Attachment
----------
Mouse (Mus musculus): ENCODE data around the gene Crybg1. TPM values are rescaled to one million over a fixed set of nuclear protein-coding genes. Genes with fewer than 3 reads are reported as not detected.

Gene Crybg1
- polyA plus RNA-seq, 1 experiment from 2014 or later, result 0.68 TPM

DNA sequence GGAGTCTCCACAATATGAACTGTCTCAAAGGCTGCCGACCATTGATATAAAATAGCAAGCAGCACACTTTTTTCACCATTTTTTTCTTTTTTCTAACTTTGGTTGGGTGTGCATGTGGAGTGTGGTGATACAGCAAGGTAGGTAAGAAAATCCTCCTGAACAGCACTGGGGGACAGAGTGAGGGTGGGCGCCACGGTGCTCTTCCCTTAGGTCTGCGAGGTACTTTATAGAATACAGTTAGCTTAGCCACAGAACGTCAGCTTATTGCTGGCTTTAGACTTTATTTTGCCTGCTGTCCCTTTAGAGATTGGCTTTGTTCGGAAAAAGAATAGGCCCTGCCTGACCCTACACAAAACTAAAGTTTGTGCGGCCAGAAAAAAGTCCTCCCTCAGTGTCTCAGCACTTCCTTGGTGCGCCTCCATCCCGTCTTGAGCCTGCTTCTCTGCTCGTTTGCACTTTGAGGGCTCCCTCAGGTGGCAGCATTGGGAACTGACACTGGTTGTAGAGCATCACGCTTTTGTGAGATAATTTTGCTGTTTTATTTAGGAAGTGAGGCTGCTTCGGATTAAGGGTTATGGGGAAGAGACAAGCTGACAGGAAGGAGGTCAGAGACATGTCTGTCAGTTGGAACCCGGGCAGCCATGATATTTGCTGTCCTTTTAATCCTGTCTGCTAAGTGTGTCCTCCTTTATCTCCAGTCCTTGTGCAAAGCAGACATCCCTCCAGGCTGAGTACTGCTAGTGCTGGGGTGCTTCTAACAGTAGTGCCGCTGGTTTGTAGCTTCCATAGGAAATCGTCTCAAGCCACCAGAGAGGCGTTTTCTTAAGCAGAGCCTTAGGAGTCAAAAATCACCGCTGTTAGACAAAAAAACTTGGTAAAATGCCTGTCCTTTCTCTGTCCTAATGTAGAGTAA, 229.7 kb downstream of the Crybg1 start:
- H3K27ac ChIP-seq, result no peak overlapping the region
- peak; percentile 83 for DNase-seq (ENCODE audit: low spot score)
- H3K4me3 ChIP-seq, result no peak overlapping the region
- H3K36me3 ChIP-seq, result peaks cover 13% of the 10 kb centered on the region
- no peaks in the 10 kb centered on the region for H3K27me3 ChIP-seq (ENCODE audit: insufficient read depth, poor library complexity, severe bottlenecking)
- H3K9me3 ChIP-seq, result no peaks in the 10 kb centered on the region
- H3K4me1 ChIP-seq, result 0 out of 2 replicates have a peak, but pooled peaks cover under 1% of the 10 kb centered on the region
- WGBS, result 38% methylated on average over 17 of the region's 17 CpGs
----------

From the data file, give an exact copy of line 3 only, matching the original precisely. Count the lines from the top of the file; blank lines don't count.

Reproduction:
- polyA plus RNA-seq, 1 experiment from 2014 or later, result 0.68 TPM